Should “greening” Lansdowne mean paving the Greenbelt?

Top right of image shows the 28 acres of forest to be paved over

The following letter was sent to us by Spacing Ottawa reader Jason Garlough, who is a member of City of Ottawa’s Forests and Greenspace Advisory Committee:

“On Wednesday, September 1st 2010 the City’s Committee of Adjustment will be considering an application for a “Minor Variance” that would allow more than 28 acres of existing forest in the Greenbelt to be destroyed and replaced with a 2,000 car parking lot and Exhibition Hall. 

Our city has already accepted a proposal from the Shenkman Corporation to build a 220,000 square foot exhibition hall and massive parking lot along Uplands Drive near the airport. From the City’s report:

‘The construction of a new Exposition Hall Facility, as proposed by Shenkman, will not only solve the problem of lack of contiguous exposition hall space that has significantly limited the ability of the trade and consumer show industry to grow in Ottawa, but will also allow the City to pursue its ‘greening” objectives for Lansdowne Park’

Lansdowne Park currently has a total of 96,400 square feet of exhibition space and since most of it will be replaced with shopping, hotels and condos, this Exhibition Hall project seems to be contigent on the Lansdowne Live Development.

While I understand that the NCC has marked the proposed area for development, after touring the proposed building site you can’t help but wonder why the Exhibition Hall needs to be built in an existing forest when there is acre upon acre of manicured green lawn just across the road.


Construction is due to be completed by December 2011. Surely it is ironic that the City would consider a proposal that would replace a large patch of existing forest with a parking lot & hall,  all in pursuit of greening a small patch of Lansdowne.”

6 comments

  1. What is happening to Ottawa? Every new announcement I hear coming out of that city seems to be a step backwards. Why on earth would this even be considered? This massive piece of infrastructure, which will be of national importance, should of course be downtown, close to rapid transit, hotels, and civilization! Just look at the new Vancouver Conference Centre for an example of how to build these kinds of spaces.

    I weep at how many incredible opportunities that city has been given, and how many of them have been deeply, deeply fouled. Whenever I think of Ottawa, I think of “The Trainyards”, the new Wal-mart anchored big box center behind the Train Station. It’s an affront to everything we know about planning today, and it’s absolutely inexcusable. In a prime location, minutes from the transitway and on the doorstep of the train station, this could have been a vital new neighbourhood – it could have been home to tens of thousands of people. It easily could have been the home of this exhibition hall, with effortless transit connections to the downtown. Instead, it’s a parking lot. Can you imagine the City of Vancouver or the City of Toronto approving this nightmare? Even the City of Calgary has enough sense to minimize parking in the downtown core.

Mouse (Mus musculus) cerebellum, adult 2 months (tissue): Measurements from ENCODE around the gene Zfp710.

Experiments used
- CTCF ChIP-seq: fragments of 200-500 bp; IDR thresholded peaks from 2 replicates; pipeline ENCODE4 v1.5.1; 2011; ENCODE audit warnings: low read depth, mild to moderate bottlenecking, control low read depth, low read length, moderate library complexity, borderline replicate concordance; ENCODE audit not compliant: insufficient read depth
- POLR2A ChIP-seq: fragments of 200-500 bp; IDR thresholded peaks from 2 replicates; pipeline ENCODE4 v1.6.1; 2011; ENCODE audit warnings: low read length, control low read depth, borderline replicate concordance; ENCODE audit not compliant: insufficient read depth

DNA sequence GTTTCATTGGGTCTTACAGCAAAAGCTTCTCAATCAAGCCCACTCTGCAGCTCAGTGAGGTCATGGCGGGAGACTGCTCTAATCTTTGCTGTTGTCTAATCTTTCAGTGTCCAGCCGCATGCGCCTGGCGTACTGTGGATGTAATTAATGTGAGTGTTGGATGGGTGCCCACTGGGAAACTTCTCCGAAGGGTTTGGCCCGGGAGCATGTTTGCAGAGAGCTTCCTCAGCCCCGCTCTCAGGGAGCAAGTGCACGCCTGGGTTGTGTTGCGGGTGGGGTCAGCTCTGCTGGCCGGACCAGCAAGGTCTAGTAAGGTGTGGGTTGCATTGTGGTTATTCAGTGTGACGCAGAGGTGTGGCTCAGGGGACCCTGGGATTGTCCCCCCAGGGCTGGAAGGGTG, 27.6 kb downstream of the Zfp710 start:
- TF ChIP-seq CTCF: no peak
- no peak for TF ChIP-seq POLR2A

2. I heard talk of a new exhibition hall only once during the Lansdowne Live consultations! Is this really being built?

    It looks like there is lots of room for it on the west side of Uplands Drive. Building there would still be more development in the NCC Greenbelt but at least it wouldn’t be over a Greenbelt forest.

  3. This is absurd. Has there been an Environmental Assessment? What impact will have on traffic on Hunt Club and the Airport Parkway? It will generate cut-through traffic on residential Uplands all the way to Riverside. They are already overcapacity. It is nowhere near a major transitway and it would be a long walk from the nearest #97 bus stops. What about our sacrosanct NCC Greenbelt?

    Why the big rush, without proper planning and consultations?

  4. Well, Mayor Larry will get his legacy. Or, to put it another way, Mayor Zero meets the Goosegg bunch and ottawa has suffered ever since.

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